It is a procedure in which a direct visual examination of the urethra is performed to view the lining of the bladder using an endoscope.
This procedure takes a few minutes and is usually done under local anesthesia. The cystoscope is lubricated and gently inserted into the natural urinary opening .
It is generally painless, but may cause mild discomfort during the procedure.
A cystoscopy allows us to find the cause and make a differential diagnosis, thanks to a non-invasive procedure.
The urinary system is made up of kidneys, bladder, ureters, and urethra. The kidneys filter the blood to remove waste products and form urine.
Urine flows from the kidneys, down through the ureters to the bladder. From here it passes through another tube called the urethra to the outside when urinating.
Alternative procedures to cystoscopy
Although doctors can tell a certain number of other tests, a cystoscopy can give them a more complete picture of the patient’s condition.
The only real alternative is an operation to examine the inside of the bladder, but this is avoided whenever possible.
A cystoscopy is faster and has fewer side effects than an operation.
Cystoscopy cannot be performed safely if the patient has a urinary tract infection.
The doctor will order a urine test and culture.
If the patient is receiving treatment with anti-inflammatory drugs, such as alleve, celebrex, motrin or vioxx, anticoagulants such as plavix or coumadin, it is necessary to temporarily suspend them.
The flexible cytoscopy
The flexible cystoscopes, unlike the rigid ones, combine the optical system and the working and irrigation channel in a single unit.
The optical system is made up of a set of optical fibers that are responsible for the transmission of images and two similar bundles responsible for the transmission of light.
The optical fibers are insulated, in parallel, they can transmit the image and the light even if they are bent.
The optical fibers are connected to a lens system that serves to magnify and focus the image.
Similar to rigid cystoscopes, the optical system features a marking in the visual field (often located at 12 o’clock) that is intended to facilitate orientation during cystoscopy.
The properties of optical fibers and their parallel distribution have allowed the development of a distal deflection mechanism controlled by a button located near the viewer.
The degree of distal deflection in a single plane ranges from 220 ° to 350 °, while the maximum deflection in a single direction ranges from 180 ° to 220 °.
In the case of flexible cystoscopes, the working channel is designed to allow the passage of various instruments and also to ensure the flow of the irrigation fluid.
Instruments that can be used through the working channel of flexible cystoscopes include biopsy forceps, basket catheters, guides, flexible lithotripsy catheters, laser fibers, flexible needles, among others.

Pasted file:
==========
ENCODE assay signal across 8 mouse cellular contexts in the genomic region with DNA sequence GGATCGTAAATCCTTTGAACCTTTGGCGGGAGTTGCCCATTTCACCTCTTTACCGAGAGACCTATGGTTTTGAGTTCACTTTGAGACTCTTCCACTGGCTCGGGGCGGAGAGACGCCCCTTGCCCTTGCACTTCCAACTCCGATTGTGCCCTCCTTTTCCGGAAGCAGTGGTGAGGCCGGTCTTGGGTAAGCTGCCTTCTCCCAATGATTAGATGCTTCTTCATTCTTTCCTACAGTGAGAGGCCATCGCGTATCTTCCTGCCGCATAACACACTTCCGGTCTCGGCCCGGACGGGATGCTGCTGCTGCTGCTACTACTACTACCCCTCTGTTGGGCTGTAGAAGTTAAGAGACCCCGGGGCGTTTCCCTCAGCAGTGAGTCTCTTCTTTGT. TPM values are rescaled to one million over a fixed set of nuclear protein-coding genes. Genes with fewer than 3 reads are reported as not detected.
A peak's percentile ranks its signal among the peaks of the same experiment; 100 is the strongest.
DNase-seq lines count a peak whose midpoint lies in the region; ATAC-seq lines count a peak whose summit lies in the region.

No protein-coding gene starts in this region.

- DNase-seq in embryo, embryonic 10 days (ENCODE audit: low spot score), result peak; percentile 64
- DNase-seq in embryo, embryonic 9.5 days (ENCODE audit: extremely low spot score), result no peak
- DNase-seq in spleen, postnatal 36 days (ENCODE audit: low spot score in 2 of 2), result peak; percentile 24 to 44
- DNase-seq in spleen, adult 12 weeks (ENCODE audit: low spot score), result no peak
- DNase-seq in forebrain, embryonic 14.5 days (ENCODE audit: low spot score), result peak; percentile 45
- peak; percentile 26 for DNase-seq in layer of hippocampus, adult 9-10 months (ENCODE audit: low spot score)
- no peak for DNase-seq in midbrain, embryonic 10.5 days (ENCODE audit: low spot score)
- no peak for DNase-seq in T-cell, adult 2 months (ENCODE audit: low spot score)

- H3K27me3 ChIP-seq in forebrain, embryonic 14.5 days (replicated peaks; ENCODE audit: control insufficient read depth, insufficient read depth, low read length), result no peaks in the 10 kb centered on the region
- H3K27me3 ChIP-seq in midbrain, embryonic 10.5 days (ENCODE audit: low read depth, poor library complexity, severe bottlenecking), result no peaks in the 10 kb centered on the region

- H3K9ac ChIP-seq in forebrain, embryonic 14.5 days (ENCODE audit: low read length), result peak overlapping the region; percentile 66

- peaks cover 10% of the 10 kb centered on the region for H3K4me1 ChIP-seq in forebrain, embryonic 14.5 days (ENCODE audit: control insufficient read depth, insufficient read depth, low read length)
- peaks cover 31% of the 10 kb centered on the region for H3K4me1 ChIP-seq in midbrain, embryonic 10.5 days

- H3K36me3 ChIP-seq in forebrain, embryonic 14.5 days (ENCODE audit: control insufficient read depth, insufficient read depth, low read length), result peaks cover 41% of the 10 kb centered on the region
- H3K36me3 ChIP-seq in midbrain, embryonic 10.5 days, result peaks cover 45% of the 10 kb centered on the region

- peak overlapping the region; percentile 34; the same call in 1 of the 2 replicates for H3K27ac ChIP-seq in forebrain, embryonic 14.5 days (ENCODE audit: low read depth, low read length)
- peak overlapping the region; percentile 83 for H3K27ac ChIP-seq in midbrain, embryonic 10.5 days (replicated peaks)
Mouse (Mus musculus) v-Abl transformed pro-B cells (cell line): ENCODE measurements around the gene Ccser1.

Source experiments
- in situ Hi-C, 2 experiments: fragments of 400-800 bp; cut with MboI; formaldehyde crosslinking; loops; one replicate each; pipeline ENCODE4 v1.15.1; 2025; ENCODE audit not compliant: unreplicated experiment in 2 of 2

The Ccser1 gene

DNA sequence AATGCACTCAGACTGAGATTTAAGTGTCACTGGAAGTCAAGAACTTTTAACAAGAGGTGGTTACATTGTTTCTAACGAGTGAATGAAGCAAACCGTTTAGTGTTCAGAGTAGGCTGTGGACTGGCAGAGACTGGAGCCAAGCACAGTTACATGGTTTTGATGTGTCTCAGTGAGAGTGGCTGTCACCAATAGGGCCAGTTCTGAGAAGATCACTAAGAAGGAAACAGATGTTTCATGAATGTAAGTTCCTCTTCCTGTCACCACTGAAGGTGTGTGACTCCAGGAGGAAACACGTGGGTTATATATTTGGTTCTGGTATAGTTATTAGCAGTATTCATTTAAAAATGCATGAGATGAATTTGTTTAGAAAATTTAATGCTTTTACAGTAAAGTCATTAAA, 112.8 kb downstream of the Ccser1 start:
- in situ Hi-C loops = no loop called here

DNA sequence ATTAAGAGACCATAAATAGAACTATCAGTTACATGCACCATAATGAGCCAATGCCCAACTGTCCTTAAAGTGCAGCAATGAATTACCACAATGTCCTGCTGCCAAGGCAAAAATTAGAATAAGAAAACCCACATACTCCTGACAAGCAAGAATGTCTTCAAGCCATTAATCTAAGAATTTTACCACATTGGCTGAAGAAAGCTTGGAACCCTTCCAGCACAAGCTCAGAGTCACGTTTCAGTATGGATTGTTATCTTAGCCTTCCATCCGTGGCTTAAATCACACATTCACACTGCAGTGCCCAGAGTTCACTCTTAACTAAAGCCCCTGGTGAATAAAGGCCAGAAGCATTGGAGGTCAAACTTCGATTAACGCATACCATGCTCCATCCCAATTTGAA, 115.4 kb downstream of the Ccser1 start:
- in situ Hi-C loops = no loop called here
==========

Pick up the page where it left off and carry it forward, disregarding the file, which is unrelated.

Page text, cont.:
Advantages of flexible cystoscopes
Among the advantages of the flexible cystoscope:
- They require only local anesthesia.
- A comprehensive and detailed bladder assessment can be performed with a single instrument.
- They can be used particularly in patients with joint or neurological disorders, which cannot be placed in the classic lithotomy position for rigid cystoscopy.
- Flexible cystoscopy is indicated in patients with a semi-rigid or “frozen pelvis” penile prosthesis.
- Connecting the video camera to the cystoscope telescope allows the examination to be viewed on a TV monitor and offers greater convenience for the physician.
- Allows binocular vision, reduced infectious contamination (the doctor avoids contact with the patient’s urine).
- Allows documentation of procedure results by recording video images and implicitly monitoring or tracking bladder changes over time.
A flexible cystoscopy involves a telescopic examination of the bladder and urethra.
A lubricating gel and local anesthetic will be used to make the passage of the cystoscope as comfortable as possible.
Most patients find the procedure uncomfortable rather than painful.
A flexible tube containing a small telescopic camera and light source will be inserted through the urethra, from where urine is passed into the bladder.
The doctor will then fill the bladder with sterile fluid so that the entire lining of the bladder can be inspected.
The procedure will only take a few minutes. If necessary, a biopsy can be performed to confirm or rule out any diagnosis.
Risks of a cystoscopy
Cystoscopy is an important and useful diagnostic procedure that has a very low incidence of complications if properly prepared.
All anesthetics carry the risk of complications, but this is very small in the case of cystoscopy.
Side effects are short-lived and not severe.
There is a small risk of infection or damage to the inside of the bladder with a cystoscopy.
Special attention should be paid in case of:
- Develop a fever
- Have excessive blood in the urine.
- Have a lot of pain or difficulty urinating.
- You may notice blood-tinged urine or experience mild discomfort when urinating after a cystoscopy. This is normal and usually resolves in two to three days. Aspirin, blood thinners, or anti-inflammatory medications should not be taken for at least three days after the cystoscopy.
- Increasing your fluid intake for several days after the cystoscopy is advised, especially if there is visible blood in the urine.
- In certain cases, the urologist may prescribe antibiotics before and after this procedure. In these cases, make sure you finish taking all medications as directed, even if you feel fine.
- The patient should contact the physician immediately if unable to urinate, develops excessive bleeding, abdominal pain, or fever after a cystoscopy.